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Joanne Hutson: Tips can make pizza a healthier pick

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Pizza is one of the most popular foods in American. In fact, according to pizza.com, 93 percent of Americans have eaten pizza in the past month, pizza accounts for more than 10 percent of all food service sales, and about 3 billion pizzas are sold each year in the United States.

Although foods similar to pizza date back thousands of years, the flat bread, tomato and cheese dish we know as pizza originated in the 16th century after tomatoes were brought to Europe from the Americas. It was known as a dish for the poor and was sold on the streets. Over time, the dish diversified by the addition of many toppings. Antica Pizzasia Port’Alba in Naples, Italy, is regarded as the first pizzeria.

Pizza made its first appearance in the United States with the arrival of Italian immigrants in the late 19th century. It was popular in the large Italian communities of New York City, Chicago, Philadelphia and St. Louis.

Pizza consumption was limited mainly to Italian immigrants and their families until the early 1940s. That changed when Allied troops, occupying Italy during World War II, were exposed to the dish and returned home. We know about the baby boom, but there was a pizza boom, too.

I often counsel patients about the effect that multiple slices of a thick crust pizza can have on blood glucose, lipids and blood pressure levels. The carbohydrate, fat and sodium content easily can exceed one’s ideal daily allotment, in one sitting. A few basic tips for a healthier pizza include:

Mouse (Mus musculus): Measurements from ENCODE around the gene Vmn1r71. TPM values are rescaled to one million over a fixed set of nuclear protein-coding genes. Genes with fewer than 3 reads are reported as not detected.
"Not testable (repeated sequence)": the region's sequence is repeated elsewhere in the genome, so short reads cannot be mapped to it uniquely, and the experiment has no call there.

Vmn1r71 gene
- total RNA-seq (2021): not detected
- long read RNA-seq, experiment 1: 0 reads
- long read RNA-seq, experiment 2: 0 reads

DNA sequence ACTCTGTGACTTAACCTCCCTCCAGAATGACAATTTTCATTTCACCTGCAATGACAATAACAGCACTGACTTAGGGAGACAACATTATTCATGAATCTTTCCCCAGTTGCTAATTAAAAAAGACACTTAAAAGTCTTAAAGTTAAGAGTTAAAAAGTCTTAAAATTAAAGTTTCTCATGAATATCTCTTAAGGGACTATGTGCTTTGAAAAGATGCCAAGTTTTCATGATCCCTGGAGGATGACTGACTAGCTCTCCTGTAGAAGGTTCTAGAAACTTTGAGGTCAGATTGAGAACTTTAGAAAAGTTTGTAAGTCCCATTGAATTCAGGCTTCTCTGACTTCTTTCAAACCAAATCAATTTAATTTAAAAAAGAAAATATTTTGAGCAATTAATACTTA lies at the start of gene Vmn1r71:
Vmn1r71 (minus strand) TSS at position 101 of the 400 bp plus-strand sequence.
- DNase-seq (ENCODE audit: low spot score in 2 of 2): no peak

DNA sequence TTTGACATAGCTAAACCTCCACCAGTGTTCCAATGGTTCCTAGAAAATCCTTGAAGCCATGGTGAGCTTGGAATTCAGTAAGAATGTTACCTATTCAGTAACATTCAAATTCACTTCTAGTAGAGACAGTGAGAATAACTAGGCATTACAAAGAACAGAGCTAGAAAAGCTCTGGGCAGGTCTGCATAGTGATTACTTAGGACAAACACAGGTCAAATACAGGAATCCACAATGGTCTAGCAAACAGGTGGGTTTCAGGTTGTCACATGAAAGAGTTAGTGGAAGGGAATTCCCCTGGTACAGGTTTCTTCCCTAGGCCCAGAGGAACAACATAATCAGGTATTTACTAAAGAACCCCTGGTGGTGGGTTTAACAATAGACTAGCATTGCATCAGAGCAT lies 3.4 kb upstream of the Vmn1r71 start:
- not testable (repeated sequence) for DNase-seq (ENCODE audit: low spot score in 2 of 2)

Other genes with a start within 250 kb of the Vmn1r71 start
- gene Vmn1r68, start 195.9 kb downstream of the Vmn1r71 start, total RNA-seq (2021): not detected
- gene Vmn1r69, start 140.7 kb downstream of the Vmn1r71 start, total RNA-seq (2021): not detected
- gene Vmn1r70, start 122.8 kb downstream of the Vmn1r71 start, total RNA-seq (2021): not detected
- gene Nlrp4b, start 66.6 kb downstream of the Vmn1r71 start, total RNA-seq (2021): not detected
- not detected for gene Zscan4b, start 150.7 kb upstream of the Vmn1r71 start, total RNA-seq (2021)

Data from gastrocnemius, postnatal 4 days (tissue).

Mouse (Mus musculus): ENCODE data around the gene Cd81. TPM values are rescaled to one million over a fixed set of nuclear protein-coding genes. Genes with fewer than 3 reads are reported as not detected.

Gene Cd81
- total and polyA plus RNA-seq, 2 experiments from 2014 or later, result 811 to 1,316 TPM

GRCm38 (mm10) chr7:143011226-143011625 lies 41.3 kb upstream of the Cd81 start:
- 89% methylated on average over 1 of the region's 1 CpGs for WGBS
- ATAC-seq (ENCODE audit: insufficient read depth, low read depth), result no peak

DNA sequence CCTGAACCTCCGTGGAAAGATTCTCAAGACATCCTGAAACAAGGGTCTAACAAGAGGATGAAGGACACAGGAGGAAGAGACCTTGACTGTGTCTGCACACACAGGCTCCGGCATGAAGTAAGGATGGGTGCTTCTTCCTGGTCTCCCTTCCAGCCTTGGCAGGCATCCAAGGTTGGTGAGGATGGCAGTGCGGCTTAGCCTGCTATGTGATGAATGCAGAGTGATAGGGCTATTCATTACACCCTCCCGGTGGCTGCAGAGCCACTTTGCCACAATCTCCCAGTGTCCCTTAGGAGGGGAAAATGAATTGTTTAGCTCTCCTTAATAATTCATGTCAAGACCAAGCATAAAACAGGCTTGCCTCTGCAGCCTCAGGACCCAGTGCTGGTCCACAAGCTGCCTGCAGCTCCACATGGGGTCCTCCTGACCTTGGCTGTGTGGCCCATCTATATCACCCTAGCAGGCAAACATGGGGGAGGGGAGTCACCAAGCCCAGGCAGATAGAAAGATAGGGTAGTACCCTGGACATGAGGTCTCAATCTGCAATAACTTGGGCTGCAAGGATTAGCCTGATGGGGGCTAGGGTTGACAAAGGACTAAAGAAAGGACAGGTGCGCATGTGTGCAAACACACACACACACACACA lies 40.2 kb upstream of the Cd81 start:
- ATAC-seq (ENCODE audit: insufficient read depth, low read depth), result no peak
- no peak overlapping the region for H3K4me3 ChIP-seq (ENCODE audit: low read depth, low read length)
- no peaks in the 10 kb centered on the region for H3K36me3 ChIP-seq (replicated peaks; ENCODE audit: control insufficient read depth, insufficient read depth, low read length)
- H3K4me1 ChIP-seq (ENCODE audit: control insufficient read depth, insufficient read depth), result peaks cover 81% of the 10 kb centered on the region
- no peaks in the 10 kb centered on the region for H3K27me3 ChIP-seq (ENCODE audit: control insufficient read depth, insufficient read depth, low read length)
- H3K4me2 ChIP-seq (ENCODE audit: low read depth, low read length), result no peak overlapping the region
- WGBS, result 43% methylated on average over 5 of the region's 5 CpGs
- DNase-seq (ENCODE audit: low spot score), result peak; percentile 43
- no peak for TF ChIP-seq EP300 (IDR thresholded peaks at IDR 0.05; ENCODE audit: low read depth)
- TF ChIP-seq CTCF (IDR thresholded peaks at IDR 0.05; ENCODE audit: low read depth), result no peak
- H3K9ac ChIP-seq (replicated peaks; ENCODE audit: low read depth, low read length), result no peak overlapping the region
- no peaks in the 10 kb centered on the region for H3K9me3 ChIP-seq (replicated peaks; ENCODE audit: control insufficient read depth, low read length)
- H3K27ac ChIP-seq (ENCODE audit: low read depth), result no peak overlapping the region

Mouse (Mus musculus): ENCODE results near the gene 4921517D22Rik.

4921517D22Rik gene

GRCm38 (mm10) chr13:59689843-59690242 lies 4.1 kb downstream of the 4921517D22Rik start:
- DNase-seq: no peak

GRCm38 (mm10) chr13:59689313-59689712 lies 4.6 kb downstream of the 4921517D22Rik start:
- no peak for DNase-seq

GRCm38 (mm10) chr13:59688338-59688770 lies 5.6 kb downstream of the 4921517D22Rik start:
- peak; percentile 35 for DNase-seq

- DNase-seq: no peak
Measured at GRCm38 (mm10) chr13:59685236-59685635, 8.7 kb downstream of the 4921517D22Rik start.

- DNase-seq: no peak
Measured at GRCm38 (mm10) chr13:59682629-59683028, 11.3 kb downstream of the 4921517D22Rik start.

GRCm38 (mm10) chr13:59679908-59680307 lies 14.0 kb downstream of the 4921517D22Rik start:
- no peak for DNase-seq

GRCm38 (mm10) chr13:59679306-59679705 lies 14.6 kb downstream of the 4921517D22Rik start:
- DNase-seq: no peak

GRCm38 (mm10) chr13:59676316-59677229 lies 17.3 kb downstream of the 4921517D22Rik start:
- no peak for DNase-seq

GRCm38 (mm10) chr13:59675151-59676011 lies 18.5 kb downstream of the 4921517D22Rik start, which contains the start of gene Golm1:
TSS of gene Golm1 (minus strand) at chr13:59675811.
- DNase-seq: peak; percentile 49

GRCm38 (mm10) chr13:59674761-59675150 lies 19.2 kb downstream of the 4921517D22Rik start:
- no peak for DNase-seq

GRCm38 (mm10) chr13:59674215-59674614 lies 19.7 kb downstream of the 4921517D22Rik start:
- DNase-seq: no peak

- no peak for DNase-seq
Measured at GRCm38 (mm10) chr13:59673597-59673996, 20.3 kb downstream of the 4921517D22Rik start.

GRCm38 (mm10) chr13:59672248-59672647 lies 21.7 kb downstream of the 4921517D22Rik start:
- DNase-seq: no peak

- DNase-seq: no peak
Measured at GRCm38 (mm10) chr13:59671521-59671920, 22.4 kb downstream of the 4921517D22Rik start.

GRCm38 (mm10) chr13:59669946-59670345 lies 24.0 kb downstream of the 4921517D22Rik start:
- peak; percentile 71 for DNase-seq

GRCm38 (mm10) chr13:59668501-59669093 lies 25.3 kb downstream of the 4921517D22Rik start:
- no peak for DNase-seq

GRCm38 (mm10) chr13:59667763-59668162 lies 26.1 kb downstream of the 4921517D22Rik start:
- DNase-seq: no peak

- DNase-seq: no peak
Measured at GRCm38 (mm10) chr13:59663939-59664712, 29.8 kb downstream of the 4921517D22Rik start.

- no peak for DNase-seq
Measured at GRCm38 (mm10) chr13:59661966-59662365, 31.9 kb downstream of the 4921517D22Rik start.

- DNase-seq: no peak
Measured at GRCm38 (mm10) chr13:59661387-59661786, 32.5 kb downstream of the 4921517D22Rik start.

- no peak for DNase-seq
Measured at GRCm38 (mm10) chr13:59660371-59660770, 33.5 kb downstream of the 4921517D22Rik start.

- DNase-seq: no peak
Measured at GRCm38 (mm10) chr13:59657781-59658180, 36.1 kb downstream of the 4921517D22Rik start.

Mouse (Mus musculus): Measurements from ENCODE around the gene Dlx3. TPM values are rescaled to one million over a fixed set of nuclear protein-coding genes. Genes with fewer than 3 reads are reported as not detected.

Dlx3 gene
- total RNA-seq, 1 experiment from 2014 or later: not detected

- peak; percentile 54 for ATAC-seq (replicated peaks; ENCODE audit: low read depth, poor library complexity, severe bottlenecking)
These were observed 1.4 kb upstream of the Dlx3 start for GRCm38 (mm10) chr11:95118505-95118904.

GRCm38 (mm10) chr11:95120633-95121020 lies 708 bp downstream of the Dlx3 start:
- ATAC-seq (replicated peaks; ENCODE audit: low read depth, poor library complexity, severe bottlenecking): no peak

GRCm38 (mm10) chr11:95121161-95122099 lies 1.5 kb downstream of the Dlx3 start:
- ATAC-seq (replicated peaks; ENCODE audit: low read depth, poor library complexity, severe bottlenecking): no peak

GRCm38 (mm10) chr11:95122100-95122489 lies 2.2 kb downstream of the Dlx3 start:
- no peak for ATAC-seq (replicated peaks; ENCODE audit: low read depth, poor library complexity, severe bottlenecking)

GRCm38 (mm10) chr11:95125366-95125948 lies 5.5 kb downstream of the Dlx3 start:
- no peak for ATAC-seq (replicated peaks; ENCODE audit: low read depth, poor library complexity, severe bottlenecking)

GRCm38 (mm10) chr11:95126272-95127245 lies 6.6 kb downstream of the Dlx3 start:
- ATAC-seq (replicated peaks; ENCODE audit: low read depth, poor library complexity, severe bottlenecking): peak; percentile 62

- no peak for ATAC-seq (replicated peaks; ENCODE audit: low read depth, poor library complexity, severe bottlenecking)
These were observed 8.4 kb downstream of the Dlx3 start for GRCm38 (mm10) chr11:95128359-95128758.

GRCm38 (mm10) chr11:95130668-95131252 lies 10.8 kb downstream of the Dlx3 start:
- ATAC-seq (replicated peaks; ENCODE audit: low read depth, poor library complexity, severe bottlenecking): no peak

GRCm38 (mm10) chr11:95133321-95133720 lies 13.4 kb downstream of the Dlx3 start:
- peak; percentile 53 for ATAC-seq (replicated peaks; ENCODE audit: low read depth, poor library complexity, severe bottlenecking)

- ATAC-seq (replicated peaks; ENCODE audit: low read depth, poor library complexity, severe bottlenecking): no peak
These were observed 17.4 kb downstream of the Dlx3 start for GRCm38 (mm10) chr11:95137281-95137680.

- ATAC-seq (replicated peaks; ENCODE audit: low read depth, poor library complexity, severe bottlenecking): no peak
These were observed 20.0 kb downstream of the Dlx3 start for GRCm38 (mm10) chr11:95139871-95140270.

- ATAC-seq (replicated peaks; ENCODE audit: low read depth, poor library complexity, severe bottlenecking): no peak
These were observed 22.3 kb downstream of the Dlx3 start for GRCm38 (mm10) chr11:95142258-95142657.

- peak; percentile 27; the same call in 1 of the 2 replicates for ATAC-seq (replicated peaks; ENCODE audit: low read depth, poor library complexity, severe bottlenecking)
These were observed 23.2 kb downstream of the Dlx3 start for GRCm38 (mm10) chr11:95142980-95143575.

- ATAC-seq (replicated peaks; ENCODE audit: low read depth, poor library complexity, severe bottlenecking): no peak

• Thin crust rather than thick.
  • Reduced fat cheeses, such as mozzarella and feta.
  • Ample vegetable toppings.
  • Lean meat toppings, such as Canadian bacon, diced chicken and lean beef.
  • Fresh or dried herbs in place of salt.
  • Limiting portion size and having a side salad also are good strategies.

This Margherita Pizza is a healthy option served in many pizzerias today, and it is quite easy to make. The legend of its origin is interesting as well. In 1989 in Campania, Italy, baker Raffaele Esposito baked three different pizzas for the visiting King Umberto I and Queen Margherita of Savoy.

The queen’s favorite was the pizza made with the colors of the Italian flag — green (basil leaves), white (mozzarella cheese) and red (tomatoes) — so the pizza was named in her honor.

Joanne Hutson is a registered dietitian in the diabetes education department at Mayo Clinic Health System in La Crosse.

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